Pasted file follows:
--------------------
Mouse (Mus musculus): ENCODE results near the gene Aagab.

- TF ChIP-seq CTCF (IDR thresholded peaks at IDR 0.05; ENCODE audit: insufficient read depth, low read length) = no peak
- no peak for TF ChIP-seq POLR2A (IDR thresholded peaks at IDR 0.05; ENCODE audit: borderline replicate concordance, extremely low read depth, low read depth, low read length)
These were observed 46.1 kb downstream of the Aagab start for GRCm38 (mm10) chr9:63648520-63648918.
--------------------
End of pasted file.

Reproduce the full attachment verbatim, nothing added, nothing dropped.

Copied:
Mouse (Mus musculus): ENCODE results near the gene Aagab.

- TF ChIP-seq CTCF (IDR thresholded peaks at IDR 0.05; ENCODE audit: insufficient read depth, low read length) = no peak
- no peak for TF ChIP-seq POLR2A (IDR thresholded peaks at IDR 0.05; ENCODE audit: borderline replicate concordance, extremely low read depth, low read depth, low read length)
These were observed 46.1 kb downstream of the Aagab start for GRCm38 (mm10) chr9:63648520-63648918.